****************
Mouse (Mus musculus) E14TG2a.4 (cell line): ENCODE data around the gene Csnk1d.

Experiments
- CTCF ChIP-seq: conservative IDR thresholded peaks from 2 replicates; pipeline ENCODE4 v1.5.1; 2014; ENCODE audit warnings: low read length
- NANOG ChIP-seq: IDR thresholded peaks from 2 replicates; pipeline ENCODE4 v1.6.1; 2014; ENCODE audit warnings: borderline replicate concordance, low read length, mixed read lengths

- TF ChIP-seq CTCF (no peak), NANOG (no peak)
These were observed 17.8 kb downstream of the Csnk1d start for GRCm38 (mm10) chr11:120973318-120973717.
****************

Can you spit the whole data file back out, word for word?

Mouse (Mus musculus) E14TG2a.4 (cell line): ENCODE data around the gene Csnk1d.

Experiments
- CTCF ChIP-seq: conservative IDR thresholded peaks from 2 replicates; pipeline ENCODE4 v1.5.1; 2014; ENCODE audit warnings: low read length
- NANOG ChIP-seq: IDR thresholded peaks from 2 replicates; pipeline ENCODE4 v1.6.1; 2014; ENCODE audit warnings: borderline replicate concordance, low read length, mixed read lengths

- TF ChIP-seq CTCF (no peak), NANOG (no peak)
These were observed 17.8 kb downstream of the Csnk1d start for GRCm38 (mm10) chr11:120973318-120973717.